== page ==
But the Thais sacrificed their lives to save their motherland.
With blood, we fought for our sovereignty
And hitherto we have kept Siam alive.

This Siamese land is the bulwark of the Thai race
Our blood runs through this nation's veins.
Independence is like a pagoda we honor[note 1]
We will rise and stand as one.

To protect our motherland and sovereignty so dear.[note 2]
There will be no mercy for those who dishonor it.
We shall massacre them until their last.
To glorify our great Siamese land, Hurrah!

First national anthem competition (1934)

In 1934, Thai government launched competitions for the official national anthem, for both melody and lyrics. Changwang Tua Phathayakoson (จางวางทั่ว พัทยโกศล) composed a tune in a traditional style called Phleng Maha Nimit, but Phra Chenduriyang's melody was selected because it sounded more modern.

Second national anthem competition

After that, in the competition for the lyrics with Phra Chenduriyang's music, the original words by Khun Wichitmatra took first prize. They were in use until 1939, with a minor edit and an additional version written by second prize winner Chan Khamvilai (ฉันท์ ขำวิไล) adopted in 1934.[2][3][4]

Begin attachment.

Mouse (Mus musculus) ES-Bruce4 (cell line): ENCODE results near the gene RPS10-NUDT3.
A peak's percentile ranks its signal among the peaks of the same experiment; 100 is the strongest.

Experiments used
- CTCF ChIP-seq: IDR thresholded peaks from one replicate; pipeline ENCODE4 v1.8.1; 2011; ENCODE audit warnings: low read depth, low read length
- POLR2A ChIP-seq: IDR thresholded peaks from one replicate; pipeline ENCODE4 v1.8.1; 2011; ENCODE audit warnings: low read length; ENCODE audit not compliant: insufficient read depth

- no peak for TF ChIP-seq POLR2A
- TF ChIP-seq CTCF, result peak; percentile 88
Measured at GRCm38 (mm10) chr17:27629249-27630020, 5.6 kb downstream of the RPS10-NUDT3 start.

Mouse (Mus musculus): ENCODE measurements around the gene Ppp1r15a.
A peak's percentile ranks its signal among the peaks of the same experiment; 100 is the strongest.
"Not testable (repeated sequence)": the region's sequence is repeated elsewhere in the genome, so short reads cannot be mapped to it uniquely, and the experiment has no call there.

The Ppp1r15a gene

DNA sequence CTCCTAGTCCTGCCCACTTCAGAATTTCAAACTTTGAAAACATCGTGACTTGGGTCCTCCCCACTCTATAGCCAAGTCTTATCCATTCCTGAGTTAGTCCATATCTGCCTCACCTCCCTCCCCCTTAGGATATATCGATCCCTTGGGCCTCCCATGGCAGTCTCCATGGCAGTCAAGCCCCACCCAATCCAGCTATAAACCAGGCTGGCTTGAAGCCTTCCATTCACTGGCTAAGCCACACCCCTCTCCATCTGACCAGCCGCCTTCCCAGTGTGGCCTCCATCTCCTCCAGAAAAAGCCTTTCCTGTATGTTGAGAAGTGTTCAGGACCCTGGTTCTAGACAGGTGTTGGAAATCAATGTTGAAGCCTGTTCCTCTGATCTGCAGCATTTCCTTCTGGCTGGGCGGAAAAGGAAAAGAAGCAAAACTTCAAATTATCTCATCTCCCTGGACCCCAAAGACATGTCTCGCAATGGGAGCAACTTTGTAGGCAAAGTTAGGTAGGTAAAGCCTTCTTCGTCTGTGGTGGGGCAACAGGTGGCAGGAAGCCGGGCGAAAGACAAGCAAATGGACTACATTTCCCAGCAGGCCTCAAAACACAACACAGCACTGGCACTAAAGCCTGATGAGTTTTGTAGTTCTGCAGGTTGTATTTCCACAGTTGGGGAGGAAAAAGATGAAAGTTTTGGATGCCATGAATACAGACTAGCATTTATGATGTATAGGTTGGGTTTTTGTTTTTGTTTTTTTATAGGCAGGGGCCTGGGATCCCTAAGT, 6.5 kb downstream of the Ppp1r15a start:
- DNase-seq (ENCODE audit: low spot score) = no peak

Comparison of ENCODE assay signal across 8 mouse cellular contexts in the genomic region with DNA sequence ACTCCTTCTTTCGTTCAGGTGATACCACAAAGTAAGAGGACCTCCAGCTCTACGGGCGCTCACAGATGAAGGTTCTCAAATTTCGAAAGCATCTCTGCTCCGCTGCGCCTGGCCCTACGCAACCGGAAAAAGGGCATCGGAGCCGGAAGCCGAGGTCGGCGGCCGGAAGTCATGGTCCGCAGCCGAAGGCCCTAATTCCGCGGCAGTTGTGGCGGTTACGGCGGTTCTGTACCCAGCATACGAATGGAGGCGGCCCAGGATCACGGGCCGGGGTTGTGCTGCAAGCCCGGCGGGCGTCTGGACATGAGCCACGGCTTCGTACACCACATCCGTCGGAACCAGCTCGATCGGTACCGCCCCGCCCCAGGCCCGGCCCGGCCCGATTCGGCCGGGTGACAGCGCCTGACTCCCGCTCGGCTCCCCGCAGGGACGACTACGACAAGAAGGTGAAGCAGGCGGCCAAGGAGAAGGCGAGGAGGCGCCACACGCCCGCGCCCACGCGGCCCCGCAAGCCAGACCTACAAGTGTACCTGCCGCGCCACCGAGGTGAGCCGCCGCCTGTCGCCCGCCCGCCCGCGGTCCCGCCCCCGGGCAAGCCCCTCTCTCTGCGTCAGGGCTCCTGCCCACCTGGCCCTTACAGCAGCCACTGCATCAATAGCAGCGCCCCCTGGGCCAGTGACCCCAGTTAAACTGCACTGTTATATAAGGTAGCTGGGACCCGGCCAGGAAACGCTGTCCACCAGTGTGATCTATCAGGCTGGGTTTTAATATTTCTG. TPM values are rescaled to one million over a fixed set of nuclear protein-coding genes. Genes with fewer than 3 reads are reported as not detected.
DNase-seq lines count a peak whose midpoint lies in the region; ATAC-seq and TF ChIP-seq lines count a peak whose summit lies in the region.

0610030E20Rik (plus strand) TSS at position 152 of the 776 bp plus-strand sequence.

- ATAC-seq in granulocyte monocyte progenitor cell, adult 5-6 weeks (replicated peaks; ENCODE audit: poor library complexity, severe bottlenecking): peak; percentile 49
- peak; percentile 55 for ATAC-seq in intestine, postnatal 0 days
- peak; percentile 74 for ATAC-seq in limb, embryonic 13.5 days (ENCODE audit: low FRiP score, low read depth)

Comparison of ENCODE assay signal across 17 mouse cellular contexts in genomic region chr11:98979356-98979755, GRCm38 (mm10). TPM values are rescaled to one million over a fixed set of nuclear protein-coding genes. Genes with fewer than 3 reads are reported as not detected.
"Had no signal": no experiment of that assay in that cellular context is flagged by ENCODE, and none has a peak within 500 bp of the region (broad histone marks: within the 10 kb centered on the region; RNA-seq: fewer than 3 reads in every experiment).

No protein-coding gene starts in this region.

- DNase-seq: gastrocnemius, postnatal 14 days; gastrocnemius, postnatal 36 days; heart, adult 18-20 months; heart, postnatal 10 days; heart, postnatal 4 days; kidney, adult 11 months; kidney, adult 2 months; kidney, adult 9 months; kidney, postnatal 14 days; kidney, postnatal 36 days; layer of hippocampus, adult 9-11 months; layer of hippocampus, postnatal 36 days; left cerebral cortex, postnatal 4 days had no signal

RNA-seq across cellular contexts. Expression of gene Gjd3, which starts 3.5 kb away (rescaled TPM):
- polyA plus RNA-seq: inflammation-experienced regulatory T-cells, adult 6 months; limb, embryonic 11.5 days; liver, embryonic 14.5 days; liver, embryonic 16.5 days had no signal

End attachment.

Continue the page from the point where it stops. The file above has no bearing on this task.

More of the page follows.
Phleng Chat Siam (Chan Khamvilai lyrics, 1934–39)

Chan Khamvilai lyrics
Romanisation
Phonetic transcription (IPA)
English translation

เหล่าเราทั้งหลายขอน้อมกายถวายชีวิต
รักษาสิทธิ์อิสสระณแดนสยาม
ที่พ่อแม่สู้ยอมม้วยด้วยพยายาม
ปราบเสี้ยนหนามให้พินาศสืบชาติมา

แม้ถึงภัยไทยด้อยจนย่อยยับ[note 3]
ยังกู้กลับคงคืนได้ชื่นหน้า
ควรแก่นามงามสุดอยุธยา
นั้นมิใช่ว่าจะขัดสนหมดคนดี

เหล่าเราทั้งหลายเลือดและเนื้อเชื้อชาติไทย
มิให้ใครเข้าเหยียบย่ำขยำขยี้
ประคับประคองป้องสิทธิ์อิสสระเสรี
เมื่อภัยมีช่วยกันจนวันตาย

จะสิ้นชีพไว้ชื่อให้ลือลั่น
ว่าไทยมั่นรักชาติไม่ขาดสาย
มีไมตรีดียิ่งทั้งหญิงทั้งชาย
สยามมิวายผู้มุ่งหมายเชิดชัยไชโย

Lao rao thang lāi khǭ nǭm kāi thawāi chīwit
Raksā sit itsara na dǣn sayām
Thī phǭ mǣ sū yǭm mūai dūai phayayām
Prāp sīan nām hai phināt sư̄p chāt mā

Mǣ thưng phai thai dǭi chon yǭi yap
Yang kū klap khong khưn dai chưn nā
Khuan kæ nām ngām sut ayutthayā
Nan mi chai wā čha khat son mot khon dī

Lao rao thang lāi lư̄at læ nư̄a chư̄a chāt thai
Mi hai khrai khao yīap yam khayam khayī
Prakhap prakhǭng pǭng sit itsara sērī
Mư̄a phai mī chūai kan čhon wan tāi

Čha sin chīp wai chư̄ hai lư̄ lan
Wā thai man rak chāt mai khāt sāi
Mī maitrī dī ying thang ying chāi
Sayām mi wāi phū mung māi chœ̄t chai chaiyō

[làw rāw tʰáŋ lǎːj kʰɔ̌ː nɔ́ːm kāːj tʰà.wǎj tɕʰīː.wít̚]
[râk̚.sǎː sìt̚ ʔìt̚.sà.ràʔ náʔ dɛ̄ːn sà.jǎːm]
[tʰîː pʰɔ̂ː mɛ̂ː sûː jɔ̄ːm múəj dûəj pʰá.jāː.jāːm]
[pràːp̚ sîːən.nǎːm hâj phí.nâːt̚ sɯ̀ːp̚ tɕʰâːt̚ māː]